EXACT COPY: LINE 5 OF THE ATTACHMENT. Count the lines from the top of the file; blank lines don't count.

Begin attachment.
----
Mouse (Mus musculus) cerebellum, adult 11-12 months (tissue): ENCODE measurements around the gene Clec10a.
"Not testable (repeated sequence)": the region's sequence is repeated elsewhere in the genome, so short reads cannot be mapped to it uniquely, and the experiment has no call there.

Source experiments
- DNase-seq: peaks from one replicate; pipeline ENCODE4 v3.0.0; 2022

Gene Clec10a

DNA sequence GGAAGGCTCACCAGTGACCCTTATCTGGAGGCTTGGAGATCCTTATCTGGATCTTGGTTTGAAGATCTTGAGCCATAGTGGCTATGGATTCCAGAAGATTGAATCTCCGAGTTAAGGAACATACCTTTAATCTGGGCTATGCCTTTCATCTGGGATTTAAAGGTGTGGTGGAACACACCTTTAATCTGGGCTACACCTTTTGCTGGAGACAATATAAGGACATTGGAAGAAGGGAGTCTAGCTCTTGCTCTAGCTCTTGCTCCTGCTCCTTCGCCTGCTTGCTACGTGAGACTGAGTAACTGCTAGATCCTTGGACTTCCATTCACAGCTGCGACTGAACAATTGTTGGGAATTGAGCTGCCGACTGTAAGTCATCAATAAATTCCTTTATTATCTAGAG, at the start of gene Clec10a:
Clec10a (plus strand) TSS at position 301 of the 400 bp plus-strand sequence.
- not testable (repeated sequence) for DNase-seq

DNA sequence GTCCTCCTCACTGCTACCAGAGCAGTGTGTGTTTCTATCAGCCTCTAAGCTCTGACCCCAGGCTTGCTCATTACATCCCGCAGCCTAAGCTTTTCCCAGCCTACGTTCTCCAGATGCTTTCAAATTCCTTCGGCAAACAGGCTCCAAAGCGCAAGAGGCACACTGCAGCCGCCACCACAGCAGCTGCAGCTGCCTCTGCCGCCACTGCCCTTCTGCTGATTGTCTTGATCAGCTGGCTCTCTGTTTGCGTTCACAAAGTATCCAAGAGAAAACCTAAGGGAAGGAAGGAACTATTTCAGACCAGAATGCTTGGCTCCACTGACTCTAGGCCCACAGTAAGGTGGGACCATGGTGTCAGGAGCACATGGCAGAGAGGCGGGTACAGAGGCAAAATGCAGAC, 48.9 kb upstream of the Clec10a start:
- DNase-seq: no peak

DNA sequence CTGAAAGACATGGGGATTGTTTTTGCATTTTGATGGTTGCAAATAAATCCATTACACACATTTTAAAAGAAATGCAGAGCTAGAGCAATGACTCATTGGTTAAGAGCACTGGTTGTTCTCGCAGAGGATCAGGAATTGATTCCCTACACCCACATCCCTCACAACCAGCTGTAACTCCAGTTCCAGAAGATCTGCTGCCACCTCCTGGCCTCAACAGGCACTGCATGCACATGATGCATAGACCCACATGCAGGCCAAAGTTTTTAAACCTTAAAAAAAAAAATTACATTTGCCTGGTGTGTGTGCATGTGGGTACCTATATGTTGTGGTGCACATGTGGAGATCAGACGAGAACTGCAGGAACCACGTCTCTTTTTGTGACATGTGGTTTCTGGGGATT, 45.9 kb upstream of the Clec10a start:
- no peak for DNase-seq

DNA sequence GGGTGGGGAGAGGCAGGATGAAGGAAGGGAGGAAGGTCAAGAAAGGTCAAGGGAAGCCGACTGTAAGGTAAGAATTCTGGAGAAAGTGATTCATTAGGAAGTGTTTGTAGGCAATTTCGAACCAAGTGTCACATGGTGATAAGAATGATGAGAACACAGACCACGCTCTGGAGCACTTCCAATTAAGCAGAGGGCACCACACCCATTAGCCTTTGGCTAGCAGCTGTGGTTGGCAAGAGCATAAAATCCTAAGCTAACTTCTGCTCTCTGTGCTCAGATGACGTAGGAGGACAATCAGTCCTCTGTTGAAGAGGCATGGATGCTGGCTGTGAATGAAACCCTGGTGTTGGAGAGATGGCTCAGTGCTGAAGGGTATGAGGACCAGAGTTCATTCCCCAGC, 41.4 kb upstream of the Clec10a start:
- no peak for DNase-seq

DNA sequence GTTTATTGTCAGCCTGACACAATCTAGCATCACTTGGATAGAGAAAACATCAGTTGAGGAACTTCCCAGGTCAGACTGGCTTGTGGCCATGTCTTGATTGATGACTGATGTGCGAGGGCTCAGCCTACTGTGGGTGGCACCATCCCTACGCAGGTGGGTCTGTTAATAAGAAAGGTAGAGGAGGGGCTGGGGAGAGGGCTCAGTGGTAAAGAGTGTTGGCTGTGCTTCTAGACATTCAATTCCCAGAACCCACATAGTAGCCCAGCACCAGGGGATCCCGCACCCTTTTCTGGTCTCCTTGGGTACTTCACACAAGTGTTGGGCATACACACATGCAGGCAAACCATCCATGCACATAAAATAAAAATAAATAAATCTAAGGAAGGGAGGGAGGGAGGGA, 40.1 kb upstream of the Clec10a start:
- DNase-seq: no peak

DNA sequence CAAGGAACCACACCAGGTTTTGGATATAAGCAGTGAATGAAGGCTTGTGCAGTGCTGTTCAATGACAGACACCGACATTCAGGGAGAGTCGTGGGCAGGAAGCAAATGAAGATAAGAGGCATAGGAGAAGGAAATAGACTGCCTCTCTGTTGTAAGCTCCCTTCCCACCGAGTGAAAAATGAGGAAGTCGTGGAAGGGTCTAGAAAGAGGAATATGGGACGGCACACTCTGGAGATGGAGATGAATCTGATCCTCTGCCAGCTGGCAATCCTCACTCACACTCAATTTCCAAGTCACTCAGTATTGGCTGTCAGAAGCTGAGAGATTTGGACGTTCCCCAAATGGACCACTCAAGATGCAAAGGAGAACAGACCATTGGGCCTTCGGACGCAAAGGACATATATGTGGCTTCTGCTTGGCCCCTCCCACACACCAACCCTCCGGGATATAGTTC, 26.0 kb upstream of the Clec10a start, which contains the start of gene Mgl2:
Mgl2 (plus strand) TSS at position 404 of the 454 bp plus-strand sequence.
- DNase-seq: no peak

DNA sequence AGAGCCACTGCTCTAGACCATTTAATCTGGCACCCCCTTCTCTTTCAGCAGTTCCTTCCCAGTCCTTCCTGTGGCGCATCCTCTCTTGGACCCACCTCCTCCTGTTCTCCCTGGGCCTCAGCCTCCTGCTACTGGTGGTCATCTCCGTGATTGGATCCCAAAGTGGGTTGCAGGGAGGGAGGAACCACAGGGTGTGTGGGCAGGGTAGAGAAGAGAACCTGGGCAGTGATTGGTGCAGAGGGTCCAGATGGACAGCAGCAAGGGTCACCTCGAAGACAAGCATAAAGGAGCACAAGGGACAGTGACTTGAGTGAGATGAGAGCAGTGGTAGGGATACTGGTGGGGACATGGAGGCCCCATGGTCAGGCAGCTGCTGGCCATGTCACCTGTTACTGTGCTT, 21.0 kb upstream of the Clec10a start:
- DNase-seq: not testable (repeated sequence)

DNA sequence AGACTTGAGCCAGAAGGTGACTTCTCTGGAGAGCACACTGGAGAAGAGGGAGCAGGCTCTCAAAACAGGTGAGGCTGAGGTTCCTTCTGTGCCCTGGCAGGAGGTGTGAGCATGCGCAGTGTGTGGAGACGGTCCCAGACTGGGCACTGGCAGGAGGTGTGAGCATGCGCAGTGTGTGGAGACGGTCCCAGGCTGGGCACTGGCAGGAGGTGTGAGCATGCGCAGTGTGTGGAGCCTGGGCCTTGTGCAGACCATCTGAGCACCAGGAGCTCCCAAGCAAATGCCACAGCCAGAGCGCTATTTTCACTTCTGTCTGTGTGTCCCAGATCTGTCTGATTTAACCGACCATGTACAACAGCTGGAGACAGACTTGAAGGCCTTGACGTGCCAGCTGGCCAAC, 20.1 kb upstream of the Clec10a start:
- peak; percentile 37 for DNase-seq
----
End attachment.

Gene Clec10a